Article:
Today's Iraq enjoy an unimaginably higher budget. Oil revenues bring in some one hundred billion dollars a year. One would think that with such vast sums of wealth, the country would enjoy spectacular increases in standards of living. Instead, garbage lies uncollected on street corner after street corner, with little children playing in disease-ridden alleyways. Security remains elsuive as kidnappings, mafia shakedowns and political assassinations cast a shadow across entire communities. Baghdad and other cities still lack electricity, with noisy portable generators rumbling through the night and spewing their pollution across entire neighborhoods. Some twenty-five billion dollars "spent" on restoring the country's electrical grid seems to have produced little tangible results, possibly because the business interests who rent generators don't want the electric grid restored.
Explain to me again how the Iraqi people are helped by this $125 million weapons contract? Today, Alsumaria reports 4 deaths -- including two sisters, one 12 and one 18. From Wednesday's snapshot:
Alsumaria notes yesterday's rains have caused 3 deaths and two people to be injured in Baghdad -- two deaths from a house collapsing due to the rain and one from electrical death (with two more injured in that as well) and that main streets in the capital are sinking. All Iraq News notes Baghdad has been placed on high alert because of the torrential rains.
You could mistake Baghdad for Venice in this All Iraq News photo essay which notes that students are forced to walk through the high standing water to get to schools. They also note of Tuesday's rainfall: Baghdad had the most yesterday (67 mm) followed by Hilla, Azizia and Karbala (rainfall was also recorded in Samawa, Rifai and Basra -- of those three, Basra was the highest and Baghdad's rainfall was three times Basra's). It's not just Baghdad. Alsumaria notes that after ten house[s] collapse[d] in Wasit Province village, the Iraqi Red Crescent began evacuating the entire village.
Al Mada notes today that Iraqis who might plan to travel Italy no longer need visit Venice to see streets of water, they just need to step outside their homes and they can take in the beauty of water surrounding houses, riding a car through the Sadr section of Baghdad can be like a gondala ride in Venice.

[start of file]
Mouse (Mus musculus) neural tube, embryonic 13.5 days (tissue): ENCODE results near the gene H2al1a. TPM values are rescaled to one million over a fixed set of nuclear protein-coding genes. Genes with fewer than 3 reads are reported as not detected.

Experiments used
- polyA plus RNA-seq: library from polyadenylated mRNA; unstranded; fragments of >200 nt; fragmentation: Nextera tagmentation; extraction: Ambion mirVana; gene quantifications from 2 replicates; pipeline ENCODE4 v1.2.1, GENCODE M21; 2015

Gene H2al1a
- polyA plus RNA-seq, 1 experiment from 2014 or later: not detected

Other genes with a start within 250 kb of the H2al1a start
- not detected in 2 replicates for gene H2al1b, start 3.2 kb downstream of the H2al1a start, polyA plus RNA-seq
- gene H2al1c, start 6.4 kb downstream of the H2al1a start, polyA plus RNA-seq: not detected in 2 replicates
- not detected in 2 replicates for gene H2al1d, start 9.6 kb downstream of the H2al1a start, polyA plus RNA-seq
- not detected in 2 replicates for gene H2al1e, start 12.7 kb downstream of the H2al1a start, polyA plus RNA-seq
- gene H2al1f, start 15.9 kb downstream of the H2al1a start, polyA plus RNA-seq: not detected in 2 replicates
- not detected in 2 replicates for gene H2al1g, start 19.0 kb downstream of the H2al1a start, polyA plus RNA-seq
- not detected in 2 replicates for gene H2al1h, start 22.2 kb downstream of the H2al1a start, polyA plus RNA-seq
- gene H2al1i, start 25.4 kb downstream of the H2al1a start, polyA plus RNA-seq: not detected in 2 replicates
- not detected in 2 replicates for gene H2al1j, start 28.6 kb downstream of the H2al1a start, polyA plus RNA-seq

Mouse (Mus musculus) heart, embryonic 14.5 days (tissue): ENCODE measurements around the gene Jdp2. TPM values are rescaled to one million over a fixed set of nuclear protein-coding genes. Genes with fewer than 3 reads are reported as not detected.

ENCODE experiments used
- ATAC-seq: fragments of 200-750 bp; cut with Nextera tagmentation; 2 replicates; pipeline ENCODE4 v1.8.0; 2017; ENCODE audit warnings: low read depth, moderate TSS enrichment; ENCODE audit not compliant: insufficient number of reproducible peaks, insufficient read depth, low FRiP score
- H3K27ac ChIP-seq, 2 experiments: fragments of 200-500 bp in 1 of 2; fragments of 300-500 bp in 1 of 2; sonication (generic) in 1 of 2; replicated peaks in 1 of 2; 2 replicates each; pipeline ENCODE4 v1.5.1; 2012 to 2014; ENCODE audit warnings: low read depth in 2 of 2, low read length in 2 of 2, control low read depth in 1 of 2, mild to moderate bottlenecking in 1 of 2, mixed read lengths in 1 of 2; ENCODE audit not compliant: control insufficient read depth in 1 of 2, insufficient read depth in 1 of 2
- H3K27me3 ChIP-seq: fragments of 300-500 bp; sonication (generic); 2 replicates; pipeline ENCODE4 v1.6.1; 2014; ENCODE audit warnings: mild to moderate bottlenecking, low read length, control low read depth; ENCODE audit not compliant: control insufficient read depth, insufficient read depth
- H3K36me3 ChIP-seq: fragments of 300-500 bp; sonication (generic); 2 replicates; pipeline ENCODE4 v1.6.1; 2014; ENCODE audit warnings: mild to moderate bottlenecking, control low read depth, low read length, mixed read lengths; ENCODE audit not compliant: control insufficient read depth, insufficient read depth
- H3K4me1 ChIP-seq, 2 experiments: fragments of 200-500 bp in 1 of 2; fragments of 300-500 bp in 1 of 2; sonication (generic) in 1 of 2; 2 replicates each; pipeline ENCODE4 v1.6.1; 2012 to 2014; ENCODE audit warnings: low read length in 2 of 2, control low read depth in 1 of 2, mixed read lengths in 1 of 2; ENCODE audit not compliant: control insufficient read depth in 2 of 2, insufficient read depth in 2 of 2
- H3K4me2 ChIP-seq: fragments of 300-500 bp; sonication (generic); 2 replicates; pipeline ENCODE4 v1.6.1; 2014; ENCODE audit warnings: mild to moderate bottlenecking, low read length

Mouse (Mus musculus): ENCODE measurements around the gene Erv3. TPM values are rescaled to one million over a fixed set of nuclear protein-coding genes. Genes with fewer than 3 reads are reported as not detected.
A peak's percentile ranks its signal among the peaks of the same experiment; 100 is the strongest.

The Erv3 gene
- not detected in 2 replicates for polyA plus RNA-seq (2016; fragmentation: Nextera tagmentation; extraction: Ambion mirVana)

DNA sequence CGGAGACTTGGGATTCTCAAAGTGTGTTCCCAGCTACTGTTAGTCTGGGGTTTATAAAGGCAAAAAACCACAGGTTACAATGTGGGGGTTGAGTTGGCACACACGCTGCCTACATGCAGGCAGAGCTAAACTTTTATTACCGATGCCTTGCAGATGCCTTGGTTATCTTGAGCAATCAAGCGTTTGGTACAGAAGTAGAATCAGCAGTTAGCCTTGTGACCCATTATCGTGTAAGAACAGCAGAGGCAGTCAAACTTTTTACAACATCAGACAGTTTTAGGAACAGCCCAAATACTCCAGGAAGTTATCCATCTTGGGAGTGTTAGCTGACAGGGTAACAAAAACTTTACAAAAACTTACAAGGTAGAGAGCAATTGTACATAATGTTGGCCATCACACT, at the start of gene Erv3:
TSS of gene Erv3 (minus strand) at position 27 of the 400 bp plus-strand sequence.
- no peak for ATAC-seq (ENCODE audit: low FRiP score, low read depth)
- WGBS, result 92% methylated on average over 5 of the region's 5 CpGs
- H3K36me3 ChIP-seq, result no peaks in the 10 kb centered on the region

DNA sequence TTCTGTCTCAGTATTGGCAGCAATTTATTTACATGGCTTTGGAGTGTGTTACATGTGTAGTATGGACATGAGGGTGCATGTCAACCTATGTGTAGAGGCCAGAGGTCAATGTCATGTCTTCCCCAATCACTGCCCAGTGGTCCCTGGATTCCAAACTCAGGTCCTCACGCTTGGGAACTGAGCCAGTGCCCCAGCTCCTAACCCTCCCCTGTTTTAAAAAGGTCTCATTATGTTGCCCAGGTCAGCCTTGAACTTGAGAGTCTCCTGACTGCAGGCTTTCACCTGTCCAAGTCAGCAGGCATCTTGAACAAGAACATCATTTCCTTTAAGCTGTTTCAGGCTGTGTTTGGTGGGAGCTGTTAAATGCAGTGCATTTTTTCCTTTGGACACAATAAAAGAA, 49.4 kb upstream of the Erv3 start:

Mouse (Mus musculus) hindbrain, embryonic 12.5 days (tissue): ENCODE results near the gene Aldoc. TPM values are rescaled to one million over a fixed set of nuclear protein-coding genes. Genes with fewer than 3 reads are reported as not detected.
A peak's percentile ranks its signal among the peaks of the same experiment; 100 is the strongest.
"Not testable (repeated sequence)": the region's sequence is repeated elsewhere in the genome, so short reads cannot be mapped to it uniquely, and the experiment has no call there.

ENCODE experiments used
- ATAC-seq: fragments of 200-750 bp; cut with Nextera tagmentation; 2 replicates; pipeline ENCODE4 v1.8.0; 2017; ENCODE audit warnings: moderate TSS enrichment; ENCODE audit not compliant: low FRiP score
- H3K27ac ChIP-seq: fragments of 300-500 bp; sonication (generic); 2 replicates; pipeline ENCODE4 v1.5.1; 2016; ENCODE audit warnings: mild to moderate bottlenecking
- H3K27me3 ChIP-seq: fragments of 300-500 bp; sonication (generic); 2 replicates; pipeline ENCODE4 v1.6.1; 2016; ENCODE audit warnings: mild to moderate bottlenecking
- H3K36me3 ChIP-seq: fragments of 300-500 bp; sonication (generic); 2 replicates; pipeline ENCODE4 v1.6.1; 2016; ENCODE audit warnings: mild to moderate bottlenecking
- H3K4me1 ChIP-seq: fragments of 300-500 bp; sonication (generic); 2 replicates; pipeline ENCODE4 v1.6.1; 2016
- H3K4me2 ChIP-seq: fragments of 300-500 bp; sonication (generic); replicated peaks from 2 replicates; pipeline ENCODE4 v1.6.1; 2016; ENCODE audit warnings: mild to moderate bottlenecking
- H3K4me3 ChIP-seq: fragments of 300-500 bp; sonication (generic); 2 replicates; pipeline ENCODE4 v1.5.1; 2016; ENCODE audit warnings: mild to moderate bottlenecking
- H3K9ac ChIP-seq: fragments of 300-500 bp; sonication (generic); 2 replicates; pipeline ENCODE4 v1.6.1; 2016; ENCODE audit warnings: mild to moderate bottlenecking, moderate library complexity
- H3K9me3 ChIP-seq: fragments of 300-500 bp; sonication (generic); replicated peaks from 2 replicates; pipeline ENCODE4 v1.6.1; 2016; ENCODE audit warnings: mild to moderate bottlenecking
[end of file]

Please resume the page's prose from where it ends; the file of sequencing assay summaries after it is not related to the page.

As Iraq crumbles, Nouri's spending $125 million on a weapons program (which will allow him to track Iraqis via satellite)? This helps the Iraqi people how?
There is no ethical justification for the US government to allow this sale. Greed isn't ethical but they could be honest and admit that greed is why they'll gladly grab $125 million that should instead be spent improving the lives of the Iraqi people. "Greed" would be a honest reason for the deal. Again, not an ethical reason, but an honest one.
Reuters reports that protests continued today in Iraq with the highway to Jordan and Syria being blocked "for a fifth day" and that along with the protest in Ramadi, there was also a protest in Mosul. Earlier today, Alsumaria reported that a protest has been called for Friday (Moqtada al-Sadr has added his endorsement) and the focus of the protest will be women prisoners. This has been building for some time with the treatment of women in Iraqi prisons and detention centers been a focal point for weeks now with allegations of rape and torture. Kitabat notes that calls for the women prisoners to be released were frequent at most of this week's rallies. Alsumaria notes that Moqtada al-Sadr told the network through his spokesperson (Salah al-Obeidi) that he regrets statements at demonstrations that go to sectarianism and against the Iraqi national identity and he stated he stands with the calls the protesters are making.